1. Archive

Survey aims to improve public's health

The Hernando County Health Department hopes a telephone survey will help target gaps in health care.

The $15,000 survey is part of a larger continuing effort aimed at helping people lead healthier lives. It will be the second in the county since 2001.

As before, feedback will be plugged into a report intended to create a snapshot of current community health needs. This data will also include demographic and socioeconomic characteristics, as well as facts about health care access.

Residents can expect calls to begin Wednesday and continue through the end of March. About 1,000 people will be randomly asked to participate anonymously.

Questions will cover topics like weight, age, diet, whether the participant has ever had a mammogram or if he or she wears a seat belt. The survey should take no longer than 20 minutes.

A combination of county and state funds will pay for the survey. The Health Department, county health care advisory board, County Commission and WellFlorida Council in Gainesville have contributed to the project.

While money is available, the department hopes to continue doing surveys every five or six years, said Kathy Sauskojus of the Hernando Health Department.

The survey and final health needs report provide county-specific information that will then be compared with state and national statistics.

According to Health Department administrator Elizabeth Callaghan, this information not only helps the department secure grants, but gives county commissioners an idea of how to provide better health care in the county.

Sauskojus said hospitals could also use the information to determine what kind of services to offer residents in the future.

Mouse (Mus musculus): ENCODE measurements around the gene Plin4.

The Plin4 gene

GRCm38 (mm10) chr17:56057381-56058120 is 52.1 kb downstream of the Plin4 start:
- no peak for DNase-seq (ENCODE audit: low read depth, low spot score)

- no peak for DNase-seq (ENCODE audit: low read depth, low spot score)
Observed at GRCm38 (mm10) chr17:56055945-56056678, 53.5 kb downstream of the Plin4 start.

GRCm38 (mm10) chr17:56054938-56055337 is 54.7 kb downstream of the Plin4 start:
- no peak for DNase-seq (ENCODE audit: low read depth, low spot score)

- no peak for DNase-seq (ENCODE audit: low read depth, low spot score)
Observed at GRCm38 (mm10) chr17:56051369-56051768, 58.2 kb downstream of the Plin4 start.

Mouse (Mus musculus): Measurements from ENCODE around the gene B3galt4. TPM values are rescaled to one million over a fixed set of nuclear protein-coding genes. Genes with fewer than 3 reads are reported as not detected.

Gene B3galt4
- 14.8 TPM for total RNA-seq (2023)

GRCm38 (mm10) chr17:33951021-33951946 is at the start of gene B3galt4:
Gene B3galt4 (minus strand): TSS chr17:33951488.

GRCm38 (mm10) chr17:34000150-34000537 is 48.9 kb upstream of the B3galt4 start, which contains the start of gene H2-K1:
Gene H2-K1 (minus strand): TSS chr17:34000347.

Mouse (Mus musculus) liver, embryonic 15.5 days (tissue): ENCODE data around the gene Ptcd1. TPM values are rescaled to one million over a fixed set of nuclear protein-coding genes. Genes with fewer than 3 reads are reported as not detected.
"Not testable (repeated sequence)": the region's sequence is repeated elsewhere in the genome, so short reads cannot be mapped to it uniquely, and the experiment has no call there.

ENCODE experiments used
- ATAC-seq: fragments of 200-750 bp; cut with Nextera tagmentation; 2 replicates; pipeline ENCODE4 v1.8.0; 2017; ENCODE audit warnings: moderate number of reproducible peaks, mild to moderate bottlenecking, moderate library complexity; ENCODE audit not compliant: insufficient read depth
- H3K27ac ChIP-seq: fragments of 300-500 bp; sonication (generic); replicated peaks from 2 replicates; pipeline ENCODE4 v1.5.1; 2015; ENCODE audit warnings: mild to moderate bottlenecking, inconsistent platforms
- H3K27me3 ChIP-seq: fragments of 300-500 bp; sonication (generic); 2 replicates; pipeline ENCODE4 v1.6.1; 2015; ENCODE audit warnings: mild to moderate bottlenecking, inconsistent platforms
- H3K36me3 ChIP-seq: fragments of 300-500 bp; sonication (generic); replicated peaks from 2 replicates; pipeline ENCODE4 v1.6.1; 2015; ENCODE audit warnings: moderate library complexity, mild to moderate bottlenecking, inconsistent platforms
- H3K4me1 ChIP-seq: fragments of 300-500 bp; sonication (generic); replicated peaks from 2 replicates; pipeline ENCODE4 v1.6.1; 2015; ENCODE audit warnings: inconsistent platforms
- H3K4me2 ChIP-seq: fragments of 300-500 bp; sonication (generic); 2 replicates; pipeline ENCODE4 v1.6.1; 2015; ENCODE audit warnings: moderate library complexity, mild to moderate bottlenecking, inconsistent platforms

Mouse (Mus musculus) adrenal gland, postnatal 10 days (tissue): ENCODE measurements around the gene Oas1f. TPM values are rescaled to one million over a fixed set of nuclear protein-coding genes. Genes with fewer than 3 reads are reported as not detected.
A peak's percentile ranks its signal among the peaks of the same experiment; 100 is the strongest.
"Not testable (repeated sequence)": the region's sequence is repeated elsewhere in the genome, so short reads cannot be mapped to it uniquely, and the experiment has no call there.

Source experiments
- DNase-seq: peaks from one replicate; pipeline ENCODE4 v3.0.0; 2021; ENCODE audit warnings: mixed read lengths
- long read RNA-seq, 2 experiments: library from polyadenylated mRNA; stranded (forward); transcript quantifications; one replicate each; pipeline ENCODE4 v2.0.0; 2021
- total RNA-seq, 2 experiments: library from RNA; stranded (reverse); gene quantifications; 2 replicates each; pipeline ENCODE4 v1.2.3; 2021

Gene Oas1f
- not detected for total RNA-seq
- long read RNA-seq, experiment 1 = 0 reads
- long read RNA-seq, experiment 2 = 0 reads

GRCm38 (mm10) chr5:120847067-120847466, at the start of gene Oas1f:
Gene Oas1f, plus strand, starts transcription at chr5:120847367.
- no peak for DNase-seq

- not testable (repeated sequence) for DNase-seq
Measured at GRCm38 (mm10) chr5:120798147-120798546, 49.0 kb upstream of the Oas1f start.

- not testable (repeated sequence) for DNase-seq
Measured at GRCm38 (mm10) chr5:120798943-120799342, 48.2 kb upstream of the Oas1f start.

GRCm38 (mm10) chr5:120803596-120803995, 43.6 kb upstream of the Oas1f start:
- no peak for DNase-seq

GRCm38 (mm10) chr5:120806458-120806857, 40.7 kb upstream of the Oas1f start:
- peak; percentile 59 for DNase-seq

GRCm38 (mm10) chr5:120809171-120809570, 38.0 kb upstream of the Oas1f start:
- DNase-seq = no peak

The new study will also show whether previously identified needs have been met, while identifying new ones.

"It will really help us get our finger on the pulse of the health needs of our county," Sauskojus said. "This is the opportunity for residents to give their feedback. We hope they won't hang up."

The department conducted its last survey in 2001. The final health needs report showed that heart disease and cancer were the leading causes of death for residents, as in the state and nation.

It also showed that citizens did not have as much access to health care as they should. And due to high early death rates from diabetes and car accidents, Hernando residents were found to have some of the worst health in the state.

Statistics from the 2001 report helped the Health Department secure a $135,000 annual federal grant for four years. The money funded the county's Chronic Disease Health Promotion and Education initiative.

This program aimed to decrease tobacco use in adults, decrease the number of children exposed to second-hand smoke, inform residents of signs of heart attack and stroke, properly train diabetics on treating their condition and increase physical activity, said Ann-Gayl Ellis, also of the Health Department.

"It provides us with a foundation to get further resources to help people," Ellis said. "It's not just for the Health Department. It benefits the whole county."

The 2006 health needs report is expected to be complete by July.

Chandra Broadwater can be reached at, or 352-848-1432.


For information about the 2001 Hernando Community Health Needs Assessment, go to the Hernando County Health Department Web site at